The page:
Many manual processes have had their day in the supply chain, and are being automated for greater efficiency. At least, that is the state of affairs at the most advanced and effective companies. The range of current outcomes in procurement departments and beyond is broad, with some organizations embracing the latest developments and others falling behind.
Companies that haven't yet found a way to make their processes more digitally driven should be working on strategies that will help them take the next step. Unless they make a move soon, they may find a gap is opening between their limited operations and those at tech-savvy competitor firms. Rather than simply making human-run processes more efficient, automation can open new options faster and more efficient than what is possible without technology.
Here come the robots
The Hackett Group recently surveyed office personnel across industries and found that robotic process automation is making its effects felt in procurement departments. As of the organization's latest research, 38 percent of procurement teams are working with RPA system pilot programs. That's a greater rate than human resources departments, but less than global business services or finance.
The Hackett Group's Constantine Limberakis told Supply Chain Management Review personnel are responding to a need by adding more robotic features to their workflows. There is a great deal of information moving between buyers and sellers in B2B transactions today, and using that content intelligently is a major priority. Detecting counterfeit products and keeping the supply chain safe is one potentially valuable use for automated processes.
There are challenges ahead for organizations trying to become more robotic, however: Procurement budgets are not typically increasing, which means firms will have to be creative to find the resources for increased automation. While more companies, on the whole, are investing in RPA in procurement, they may still have a hard time approaching their operational goals.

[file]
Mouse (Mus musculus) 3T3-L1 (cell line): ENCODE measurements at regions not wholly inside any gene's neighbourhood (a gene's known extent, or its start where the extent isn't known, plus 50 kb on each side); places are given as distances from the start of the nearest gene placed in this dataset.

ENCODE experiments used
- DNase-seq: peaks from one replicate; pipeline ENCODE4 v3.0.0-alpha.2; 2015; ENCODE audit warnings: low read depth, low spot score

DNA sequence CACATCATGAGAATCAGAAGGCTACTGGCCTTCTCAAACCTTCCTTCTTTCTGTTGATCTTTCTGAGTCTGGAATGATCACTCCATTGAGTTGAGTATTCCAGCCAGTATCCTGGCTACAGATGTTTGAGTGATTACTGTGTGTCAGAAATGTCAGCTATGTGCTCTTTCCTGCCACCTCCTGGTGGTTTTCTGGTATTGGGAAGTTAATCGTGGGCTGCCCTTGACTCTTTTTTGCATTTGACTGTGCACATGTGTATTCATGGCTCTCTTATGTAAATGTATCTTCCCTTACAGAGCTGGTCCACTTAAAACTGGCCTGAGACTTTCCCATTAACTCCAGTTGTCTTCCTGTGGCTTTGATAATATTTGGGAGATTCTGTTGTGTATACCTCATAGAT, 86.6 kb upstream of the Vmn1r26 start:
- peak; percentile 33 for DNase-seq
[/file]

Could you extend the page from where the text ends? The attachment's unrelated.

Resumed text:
What makes a region ideally prepared to add more robotic processes to operations? The Economist Intelligence Unit recently tackled this and related questions. For instance, countries may have to change their regulatory and educational frameworks to smoothly add automated technology to corporate frameworks. This has not happened in many places around the world, leaving the future somewhat uncertain.
The EIU added that despite the potential assumption that coming automation will weaken employment prospects for humans, business leaders are pushing ahead aggressively in their efforts to add robotic processes. They are feeling widespread concern that if their organizations are not on the cutting edge of tech development and deployment, they'll be left behind by the wave of new IT innovations. As this process becomes more normalized - and accelerates - the actual results of automation will be clearer.
Whether companies and their home countries are prepared or not, automated processes are on their way. Supply chain leaders who identify ways to make these tools work for them, augmenting human employees rather than wiping out jobs, may find they're able to seize advantages inaccessible to their competitors. The next steps for this technology may have palpable effects on the procurement function within companies of all industries, located worldwide.